For males in their 30 s, both agreeableness and stress contributed to the willingness, but for males in their 40 s, empathy promoted vaccination, while risk aversion contributed to refusal, indicating that their decision-making balances social benefits and their own risk of the vaccination. For males in their 50 s, in addition to empathy and agreeableness, trust and subjective socioeconomic status played a major role, suggesting that this group is sensitive to the expectation of society when making decisions, i.e., social norms, as higher subjective socioeconomic status promoted stronger motivation to vaccinate. The relatively high willingness of this last group to vaccinate in response to nudge message 8 (Fig. 2a) is likely to reflect at least partly their inclination to conform to others (i.e., social norm pressure), as proposed by Sasaki and colleagues37, which contrasts with people in their 10-20 s.

Higher IQ was associated with a greater willingness to vaccinate in females. Related to this, it was reported that higher education is linked to a greater willingness to vaccinate23. Our results suggest that this tendency may be stronger in females. For females in their 10-20 s, 30 s, and 40 s, the degree of perceiving others as fair (TRU_WVS), agreeableness, and altruism, respectively, contributed to the willingness to vaccinate, indicating the general tendency that the contribution of prosocial inclination is stronger in females. For females in their 50 s, the contribution of empathy became stronger. Females overall, especially in their 40 s were less willing to vaccinate than males (Fig. 1a), but at the same time, they were not actively refusing vaccination (Fig. 1b). We think that their lower willingness to vaccinate is attributable to differences in lifestyle and social roles between genders.

We also found that nudge 2 was the least effective at promoting vaccination motivation. This result is consistent with a previous report that found emphasizing one’s own benefits is less effective than emphasizing public benefits15. Interestingly, our post-experimental questionnaire also revealed that nudge 2 was the least likely to induce a sense of responsibility (Supplementary Fig. S1 online).

There are limitations in the present study. First, we could not examine the actual vaccination behaviors of people who were nudged. It was reported that an increase in motivation does not always lead to an actual change in behaviors2,38,39,40. Whether motivation causes behavioral change is an important topic for future investigation. Second, although we identified an effective nudge message for young people with prosocial and empathetic orientation, we still do not have an effective way to nudge young people who have proself orientation. This too is worth future study. The third limitation is cultural differences regarding the majority. Because higher in-group conformity is known for Japanese people41, it is necessary to examine whether messages emphasizing the majority is generally effective for young people in other cultures. Fourth, we did not include a direct question about the degree to which the participants perceived themselves to be at risk for COVID-19, although the perception of risk was reported as an important factor for determining vaccination attitudes1,9,10. We believe that the usual preventive attitudes against COVID-19 reflected risk perceptions and were strongly related to a willingness or refusal to be vaccinated (Tables 1 and 2). Fifth, we did not directly assess the trust of the information source about vaccines or the vaccines themselves. It was reported that this trust affects the willingness to be vaccinated17,42. However, we believe that the contribution of risk aversion and loss aversion to the refusal to vaccinate reflects low trust in the information source, at least partly, which rules out the possibility that failure to include trust largely affected the results of the present paper. Last, but not least, although we examined gender differences, we emphasize our findings do not reflect biological differences, but rather cultural and societal differences related to gender. Despite these limitations, the nudge messages effective for young people, and the age- and gender-dependent differences in attitudes towards COVID-19 vaccination we report in this study should provide useful insights into the promotion of COVID-19 vaccination.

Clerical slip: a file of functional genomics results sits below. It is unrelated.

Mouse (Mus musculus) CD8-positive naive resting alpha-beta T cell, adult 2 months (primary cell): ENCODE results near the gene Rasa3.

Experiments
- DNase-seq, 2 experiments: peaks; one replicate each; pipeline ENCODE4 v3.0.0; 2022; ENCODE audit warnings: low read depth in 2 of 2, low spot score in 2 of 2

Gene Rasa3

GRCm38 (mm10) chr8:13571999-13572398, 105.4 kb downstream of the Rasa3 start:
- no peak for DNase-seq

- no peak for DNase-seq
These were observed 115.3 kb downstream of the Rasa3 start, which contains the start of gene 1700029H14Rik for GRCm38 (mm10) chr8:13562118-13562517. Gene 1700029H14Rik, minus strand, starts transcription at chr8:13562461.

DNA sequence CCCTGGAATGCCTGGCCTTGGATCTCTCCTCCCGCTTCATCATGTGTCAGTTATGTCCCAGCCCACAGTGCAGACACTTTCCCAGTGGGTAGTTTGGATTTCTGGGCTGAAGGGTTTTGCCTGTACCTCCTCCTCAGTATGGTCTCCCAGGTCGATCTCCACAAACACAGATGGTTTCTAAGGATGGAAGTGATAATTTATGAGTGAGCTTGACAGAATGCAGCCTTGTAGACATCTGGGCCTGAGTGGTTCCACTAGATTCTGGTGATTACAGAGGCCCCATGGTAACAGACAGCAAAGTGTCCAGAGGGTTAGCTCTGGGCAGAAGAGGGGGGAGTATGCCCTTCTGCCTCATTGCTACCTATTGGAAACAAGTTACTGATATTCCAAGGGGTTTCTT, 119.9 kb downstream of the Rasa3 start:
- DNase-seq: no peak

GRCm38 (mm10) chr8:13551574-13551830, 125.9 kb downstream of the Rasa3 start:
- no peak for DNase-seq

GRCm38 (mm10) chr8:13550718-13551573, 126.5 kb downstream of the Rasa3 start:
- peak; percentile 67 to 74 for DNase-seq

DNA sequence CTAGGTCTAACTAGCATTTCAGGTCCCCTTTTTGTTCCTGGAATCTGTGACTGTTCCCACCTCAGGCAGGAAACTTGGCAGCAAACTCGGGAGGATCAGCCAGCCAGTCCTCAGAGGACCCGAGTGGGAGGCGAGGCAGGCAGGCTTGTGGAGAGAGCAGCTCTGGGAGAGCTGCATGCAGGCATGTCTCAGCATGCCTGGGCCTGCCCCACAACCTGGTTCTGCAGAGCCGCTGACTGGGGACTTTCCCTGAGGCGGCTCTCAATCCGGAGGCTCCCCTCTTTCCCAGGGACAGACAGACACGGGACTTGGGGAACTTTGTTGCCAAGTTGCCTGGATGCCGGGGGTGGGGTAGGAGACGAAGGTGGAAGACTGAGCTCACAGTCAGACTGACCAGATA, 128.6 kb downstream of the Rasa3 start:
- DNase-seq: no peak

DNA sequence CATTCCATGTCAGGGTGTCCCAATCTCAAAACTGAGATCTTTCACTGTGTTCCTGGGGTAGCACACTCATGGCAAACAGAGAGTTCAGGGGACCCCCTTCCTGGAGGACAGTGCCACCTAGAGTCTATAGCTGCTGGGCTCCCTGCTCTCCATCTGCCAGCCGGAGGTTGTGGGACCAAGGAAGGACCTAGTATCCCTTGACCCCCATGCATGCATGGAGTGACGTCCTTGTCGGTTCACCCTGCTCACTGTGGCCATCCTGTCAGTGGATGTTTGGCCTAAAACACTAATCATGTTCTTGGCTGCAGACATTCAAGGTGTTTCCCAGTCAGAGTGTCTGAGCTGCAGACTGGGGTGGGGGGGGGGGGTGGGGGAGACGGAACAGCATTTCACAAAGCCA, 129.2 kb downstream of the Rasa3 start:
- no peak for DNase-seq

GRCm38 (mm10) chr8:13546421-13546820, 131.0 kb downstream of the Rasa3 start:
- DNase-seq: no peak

## Methods

### Data collection

The survey of willingness to vaccinate and personality traits was conducted between 23 February 2021 and 1 March 2021 (the end of the 3rd wave in Japan). The participants were recruited from the registrants of an internet research service company (NTT Com Research, Inc.).

### Assessment of willingness or refusal to be vaccinated

To assess the willingness and refusal to vaccinate, we asked the participants how likely they will get vaccinated for COVID-19 when a vaccine is available (Question A (willingness): do you think you will be vaccinated against the new coronaviruses in the future?) and when to get vaccinated (Question B (refusal): when do you think you will be vaccinated against the new coronaviruses?) Seven response options were provided for each question: (1) not at all, (2) hardly, (3) not much, (4) neither, (5) somewhat, (6) much, and (7) definitely for Question A and (1) as soon as possible, (2) six months later, (3) one year later, (4) two years later, (5) three years later, (6) five years later, and (7) never for Question B.